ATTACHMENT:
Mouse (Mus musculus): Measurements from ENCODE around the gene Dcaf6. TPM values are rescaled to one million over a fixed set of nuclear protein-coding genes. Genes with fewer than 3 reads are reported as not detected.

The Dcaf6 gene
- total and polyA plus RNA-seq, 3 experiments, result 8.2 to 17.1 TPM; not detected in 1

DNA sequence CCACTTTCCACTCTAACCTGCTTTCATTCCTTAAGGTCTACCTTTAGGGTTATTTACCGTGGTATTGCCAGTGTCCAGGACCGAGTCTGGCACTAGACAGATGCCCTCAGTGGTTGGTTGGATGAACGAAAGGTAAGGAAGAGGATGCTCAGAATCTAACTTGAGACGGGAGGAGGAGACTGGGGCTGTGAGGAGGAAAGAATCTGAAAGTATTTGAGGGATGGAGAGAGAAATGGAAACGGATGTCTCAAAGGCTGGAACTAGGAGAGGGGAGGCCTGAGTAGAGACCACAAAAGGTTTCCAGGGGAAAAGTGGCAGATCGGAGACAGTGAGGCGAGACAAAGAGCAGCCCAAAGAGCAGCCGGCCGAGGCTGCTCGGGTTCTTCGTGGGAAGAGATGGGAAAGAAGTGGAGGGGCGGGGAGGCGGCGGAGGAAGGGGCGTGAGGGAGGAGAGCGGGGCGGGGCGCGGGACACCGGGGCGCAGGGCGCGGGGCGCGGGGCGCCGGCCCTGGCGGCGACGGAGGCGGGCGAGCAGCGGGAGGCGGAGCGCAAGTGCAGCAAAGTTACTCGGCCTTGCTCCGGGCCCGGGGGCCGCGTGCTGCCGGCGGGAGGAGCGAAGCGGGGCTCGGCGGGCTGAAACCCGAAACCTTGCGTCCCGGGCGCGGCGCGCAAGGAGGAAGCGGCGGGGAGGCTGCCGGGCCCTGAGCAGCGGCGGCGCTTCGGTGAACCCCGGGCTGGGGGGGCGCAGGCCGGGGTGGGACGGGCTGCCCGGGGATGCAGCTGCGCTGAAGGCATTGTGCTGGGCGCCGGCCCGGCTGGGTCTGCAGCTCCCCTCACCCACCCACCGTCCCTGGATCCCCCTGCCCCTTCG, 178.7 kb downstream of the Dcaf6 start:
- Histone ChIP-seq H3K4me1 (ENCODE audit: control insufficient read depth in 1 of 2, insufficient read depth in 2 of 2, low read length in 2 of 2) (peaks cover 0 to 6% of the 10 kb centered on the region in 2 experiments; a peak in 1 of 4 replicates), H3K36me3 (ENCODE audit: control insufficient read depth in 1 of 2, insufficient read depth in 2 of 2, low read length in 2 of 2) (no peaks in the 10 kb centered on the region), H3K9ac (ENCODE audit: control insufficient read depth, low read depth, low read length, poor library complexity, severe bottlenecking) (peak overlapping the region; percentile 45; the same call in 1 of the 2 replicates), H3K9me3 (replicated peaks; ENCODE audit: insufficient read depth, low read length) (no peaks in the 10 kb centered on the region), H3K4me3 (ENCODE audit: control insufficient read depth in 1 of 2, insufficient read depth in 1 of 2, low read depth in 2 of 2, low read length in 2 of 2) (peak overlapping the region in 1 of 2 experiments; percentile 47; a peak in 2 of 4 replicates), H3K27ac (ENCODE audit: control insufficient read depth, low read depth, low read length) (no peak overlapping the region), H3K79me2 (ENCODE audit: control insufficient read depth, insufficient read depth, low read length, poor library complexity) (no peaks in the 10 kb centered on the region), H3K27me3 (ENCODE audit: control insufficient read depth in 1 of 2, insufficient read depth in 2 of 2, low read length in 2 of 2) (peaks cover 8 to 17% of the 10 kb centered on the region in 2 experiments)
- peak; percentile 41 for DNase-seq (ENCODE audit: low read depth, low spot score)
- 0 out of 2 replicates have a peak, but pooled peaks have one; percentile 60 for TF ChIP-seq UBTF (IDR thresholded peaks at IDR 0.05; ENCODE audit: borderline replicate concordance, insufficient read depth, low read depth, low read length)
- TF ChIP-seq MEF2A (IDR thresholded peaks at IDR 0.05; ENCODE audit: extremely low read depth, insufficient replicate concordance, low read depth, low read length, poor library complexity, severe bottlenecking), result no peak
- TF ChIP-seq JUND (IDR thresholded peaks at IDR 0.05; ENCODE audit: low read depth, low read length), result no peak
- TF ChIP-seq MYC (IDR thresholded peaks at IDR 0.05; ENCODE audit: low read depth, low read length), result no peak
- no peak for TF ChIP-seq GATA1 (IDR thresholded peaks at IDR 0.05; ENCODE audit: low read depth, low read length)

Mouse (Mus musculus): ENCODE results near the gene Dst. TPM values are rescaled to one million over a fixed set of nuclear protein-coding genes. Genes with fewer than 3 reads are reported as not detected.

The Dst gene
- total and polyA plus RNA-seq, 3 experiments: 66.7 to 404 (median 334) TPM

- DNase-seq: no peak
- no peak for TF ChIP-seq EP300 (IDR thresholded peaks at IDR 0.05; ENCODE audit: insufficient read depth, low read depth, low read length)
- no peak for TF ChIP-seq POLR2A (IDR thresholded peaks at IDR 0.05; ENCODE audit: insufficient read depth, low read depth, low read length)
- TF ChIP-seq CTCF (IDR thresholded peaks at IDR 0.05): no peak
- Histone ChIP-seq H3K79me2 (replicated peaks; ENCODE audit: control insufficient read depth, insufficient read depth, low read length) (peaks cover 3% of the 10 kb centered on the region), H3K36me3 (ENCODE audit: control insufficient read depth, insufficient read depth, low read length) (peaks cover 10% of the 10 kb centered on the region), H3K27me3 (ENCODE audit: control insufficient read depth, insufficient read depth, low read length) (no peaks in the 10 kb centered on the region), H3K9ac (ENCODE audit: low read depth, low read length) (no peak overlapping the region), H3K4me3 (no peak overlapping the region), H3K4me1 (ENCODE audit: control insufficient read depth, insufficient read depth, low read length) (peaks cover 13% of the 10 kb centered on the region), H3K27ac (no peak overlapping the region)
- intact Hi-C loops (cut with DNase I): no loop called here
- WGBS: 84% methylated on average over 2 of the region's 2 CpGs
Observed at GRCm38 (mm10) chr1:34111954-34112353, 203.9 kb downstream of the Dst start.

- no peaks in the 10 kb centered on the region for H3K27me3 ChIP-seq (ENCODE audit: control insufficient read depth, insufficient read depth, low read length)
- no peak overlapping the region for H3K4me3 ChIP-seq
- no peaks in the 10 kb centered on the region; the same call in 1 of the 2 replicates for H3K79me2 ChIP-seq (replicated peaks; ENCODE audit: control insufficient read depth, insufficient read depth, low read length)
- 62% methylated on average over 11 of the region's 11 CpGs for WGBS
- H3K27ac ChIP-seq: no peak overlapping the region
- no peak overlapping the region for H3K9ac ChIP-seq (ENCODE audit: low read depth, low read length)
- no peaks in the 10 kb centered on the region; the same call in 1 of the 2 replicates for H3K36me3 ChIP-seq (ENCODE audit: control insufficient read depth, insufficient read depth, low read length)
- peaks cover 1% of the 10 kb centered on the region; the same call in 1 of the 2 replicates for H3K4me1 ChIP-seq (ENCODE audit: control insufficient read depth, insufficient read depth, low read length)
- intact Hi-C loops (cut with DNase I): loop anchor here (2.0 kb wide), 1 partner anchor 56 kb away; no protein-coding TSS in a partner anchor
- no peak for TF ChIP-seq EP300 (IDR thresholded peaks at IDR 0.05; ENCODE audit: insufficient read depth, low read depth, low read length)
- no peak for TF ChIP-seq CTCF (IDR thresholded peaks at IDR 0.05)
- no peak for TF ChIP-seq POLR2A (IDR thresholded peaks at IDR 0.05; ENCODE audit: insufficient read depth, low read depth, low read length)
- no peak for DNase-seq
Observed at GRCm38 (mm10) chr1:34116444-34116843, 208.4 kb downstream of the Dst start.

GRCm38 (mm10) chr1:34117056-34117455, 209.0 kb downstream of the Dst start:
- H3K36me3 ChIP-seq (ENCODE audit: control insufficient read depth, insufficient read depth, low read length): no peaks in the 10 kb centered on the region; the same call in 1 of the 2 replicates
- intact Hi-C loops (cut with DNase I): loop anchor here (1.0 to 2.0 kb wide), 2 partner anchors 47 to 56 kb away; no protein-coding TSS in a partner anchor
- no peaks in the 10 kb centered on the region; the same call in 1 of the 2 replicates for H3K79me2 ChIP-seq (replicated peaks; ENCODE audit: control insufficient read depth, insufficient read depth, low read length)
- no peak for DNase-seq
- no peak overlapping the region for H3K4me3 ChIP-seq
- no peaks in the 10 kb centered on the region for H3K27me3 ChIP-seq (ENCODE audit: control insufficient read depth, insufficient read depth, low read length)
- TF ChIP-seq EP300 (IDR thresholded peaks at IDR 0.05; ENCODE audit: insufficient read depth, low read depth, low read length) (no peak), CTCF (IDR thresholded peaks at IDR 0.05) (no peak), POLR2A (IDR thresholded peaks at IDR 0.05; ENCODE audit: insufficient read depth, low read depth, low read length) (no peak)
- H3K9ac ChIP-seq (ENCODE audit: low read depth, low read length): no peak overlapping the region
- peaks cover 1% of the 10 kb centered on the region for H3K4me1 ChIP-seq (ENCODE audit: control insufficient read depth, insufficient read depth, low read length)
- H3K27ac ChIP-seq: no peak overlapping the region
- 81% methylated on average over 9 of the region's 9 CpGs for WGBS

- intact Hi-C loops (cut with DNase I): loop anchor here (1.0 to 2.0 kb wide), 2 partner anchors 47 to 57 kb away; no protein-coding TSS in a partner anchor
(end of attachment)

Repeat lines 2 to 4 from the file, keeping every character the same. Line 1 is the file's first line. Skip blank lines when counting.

The Dcaf6 gene
- total and polyA plus RNA-seq, 3 experiments, result 8.2 to 17.1 TPM; not detected in 1

DNA sequence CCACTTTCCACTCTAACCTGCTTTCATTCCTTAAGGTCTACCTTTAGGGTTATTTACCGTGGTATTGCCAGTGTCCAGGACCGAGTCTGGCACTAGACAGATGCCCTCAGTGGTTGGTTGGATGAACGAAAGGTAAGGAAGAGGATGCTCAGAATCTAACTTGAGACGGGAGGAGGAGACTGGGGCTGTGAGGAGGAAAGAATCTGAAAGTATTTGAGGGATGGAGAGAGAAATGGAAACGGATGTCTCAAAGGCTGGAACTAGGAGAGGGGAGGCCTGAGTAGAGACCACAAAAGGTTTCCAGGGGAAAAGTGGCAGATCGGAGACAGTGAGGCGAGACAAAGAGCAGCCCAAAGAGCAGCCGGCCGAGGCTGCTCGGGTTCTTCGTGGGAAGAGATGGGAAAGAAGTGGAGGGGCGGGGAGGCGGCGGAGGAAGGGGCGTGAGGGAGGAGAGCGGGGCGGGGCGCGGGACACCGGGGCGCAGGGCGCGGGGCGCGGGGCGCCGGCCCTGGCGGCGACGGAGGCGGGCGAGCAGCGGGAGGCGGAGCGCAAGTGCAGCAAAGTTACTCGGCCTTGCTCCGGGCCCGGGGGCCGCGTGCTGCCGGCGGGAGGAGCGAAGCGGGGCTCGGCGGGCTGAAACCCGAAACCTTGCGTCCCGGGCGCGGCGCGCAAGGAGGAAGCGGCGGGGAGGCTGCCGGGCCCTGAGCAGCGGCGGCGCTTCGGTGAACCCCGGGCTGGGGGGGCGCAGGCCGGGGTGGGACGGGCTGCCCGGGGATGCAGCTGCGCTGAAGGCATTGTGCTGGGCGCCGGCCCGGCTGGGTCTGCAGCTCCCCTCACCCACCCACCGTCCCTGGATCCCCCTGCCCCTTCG, 178.7 kb downstream of the Dcaf6 start: